By Porter Anderson, Editor-in-Chief | @Porter_Anderson
360 Exhibitors from 51 Markets in 2017
On December 19 Reed Exhibitions Greater China confirmed that it’s ending its five-year management of the annual Shanghai International Children’s Book Fair (CCBF). As reported by Publishers Weekly, BolognaFiere, the organizer of the Bologna Children’s Book Fair, will co-organize the Shanghai fair with “a group of organizations” in China.
In 2017, the Shanghai Book Fair hosted 360 exhibitors from 51 countries and regions, administrators say, and those figures were up from 154 exhibitors and 15 countries and regions in 2013, when the fair was inaugurated.
Elements of Reed Exhibitions, of course, are also managers of London Book Fair and BookExpo with ReedPOP’s BookCon in New York City.
In a prepared statement, Lanny Zhang, vice president for Reed Exhibitions China, is quoted, saying, “We would like to thank our partners, exhibitors, and visitors alike for the support they have given to CCBF.
“The fair has become enormously successful and has more than doubled the number of exhibitors—and seen a five-fold increase in the number of visitors—in its five years of life. More importantly, it has been responsible for helping to develop and grow children’s reading and the book market in China. We can indeed be hugely proud of this legacy. However, the time has come to recognize our success and move on.”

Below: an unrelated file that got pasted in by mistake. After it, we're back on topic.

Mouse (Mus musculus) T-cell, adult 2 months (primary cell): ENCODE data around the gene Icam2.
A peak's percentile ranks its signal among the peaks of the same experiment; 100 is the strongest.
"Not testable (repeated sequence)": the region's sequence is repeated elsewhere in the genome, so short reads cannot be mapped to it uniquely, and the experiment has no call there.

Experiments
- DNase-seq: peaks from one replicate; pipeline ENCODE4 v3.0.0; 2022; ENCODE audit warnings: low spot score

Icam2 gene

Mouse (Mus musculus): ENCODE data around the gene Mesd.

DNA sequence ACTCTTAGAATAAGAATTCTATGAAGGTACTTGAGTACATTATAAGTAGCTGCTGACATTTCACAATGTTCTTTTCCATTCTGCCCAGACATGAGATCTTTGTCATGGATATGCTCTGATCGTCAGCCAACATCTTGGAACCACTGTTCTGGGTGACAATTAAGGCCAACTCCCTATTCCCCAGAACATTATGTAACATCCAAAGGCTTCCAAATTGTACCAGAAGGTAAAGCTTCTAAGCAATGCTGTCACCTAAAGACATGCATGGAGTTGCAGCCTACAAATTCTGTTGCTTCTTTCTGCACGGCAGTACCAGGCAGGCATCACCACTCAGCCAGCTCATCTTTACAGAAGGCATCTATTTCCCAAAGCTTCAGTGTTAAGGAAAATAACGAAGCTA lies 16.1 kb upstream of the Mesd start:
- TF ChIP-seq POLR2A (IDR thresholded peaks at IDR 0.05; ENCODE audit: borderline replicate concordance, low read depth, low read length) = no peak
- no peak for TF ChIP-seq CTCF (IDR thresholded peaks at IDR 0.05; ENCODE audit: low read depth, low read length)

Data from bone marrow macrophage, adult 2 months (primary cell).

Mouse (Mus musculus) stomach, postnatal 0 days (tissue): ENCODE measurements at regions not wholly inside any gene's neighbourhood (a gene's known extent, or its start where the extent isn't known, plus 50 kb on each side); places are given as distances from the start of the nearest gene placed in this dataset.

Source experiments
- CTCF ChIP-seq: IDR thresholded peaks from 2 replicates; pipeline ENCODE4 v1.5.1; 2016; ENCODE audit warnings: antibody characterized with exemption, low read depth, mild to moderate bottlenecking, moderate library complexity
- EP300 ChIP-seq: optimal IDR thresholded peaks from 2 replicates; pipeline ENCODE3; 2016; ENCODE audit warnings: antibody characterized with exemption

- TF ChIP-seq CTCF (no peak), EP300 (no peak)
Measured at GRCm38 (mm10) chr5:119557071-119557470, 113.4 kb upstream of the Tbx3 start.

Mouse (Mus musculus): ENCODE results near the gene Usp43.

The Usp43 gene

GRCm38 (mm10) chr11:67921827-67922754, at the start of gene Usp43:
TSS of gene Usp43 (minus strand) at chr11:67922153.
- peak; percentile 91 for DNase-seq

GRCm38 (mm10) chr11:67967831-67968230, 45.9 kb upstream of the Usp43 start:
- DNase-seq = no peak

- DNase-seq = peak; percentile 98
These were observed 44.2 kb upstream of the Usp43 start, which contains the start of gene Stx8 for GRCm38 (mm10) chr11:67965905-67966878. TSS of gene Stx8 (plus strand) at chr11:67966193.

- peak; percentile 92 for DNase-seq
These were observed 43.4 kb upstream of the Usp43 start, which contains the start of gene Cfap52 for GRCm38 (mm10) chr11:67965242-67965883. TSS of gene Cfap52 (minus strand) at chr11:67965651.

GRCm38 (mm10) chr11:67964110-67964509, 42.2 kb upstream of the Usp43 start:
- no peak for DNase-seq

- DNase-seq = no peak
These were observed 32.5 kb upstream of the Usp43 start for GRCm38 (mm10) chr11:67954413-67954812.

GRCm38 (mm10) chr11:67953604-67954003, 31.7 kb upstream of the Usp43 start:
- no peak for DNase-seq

In further commentary provided to Publishing Perspectives, we’re told, “Reed Exhibitions is now actively involved in the economic development of different regions in China and across a variety range of industries. The company would like to further its collaboration with government departments and trade associations in China, and develop more high-quality trade exhibition platforms across different sectors.”
And a final comment from Zhang: “CCBF has focused on encouraging parent-child reading, introducing new books and authors, and promoting copyright transactions and the international exchange of good books. It has become a powerful force in intellectual property protection and children’s education. We wish it every success.”
Even as this transition goes forward, of course, tradition holds in other parts of China, as in Shenzhen’s annual Reading Forum, a month-long series of events that includes the naming of a Shenzhen Top 10 collection of books for children. Here is our report on Shenzhen’s 2017 selections.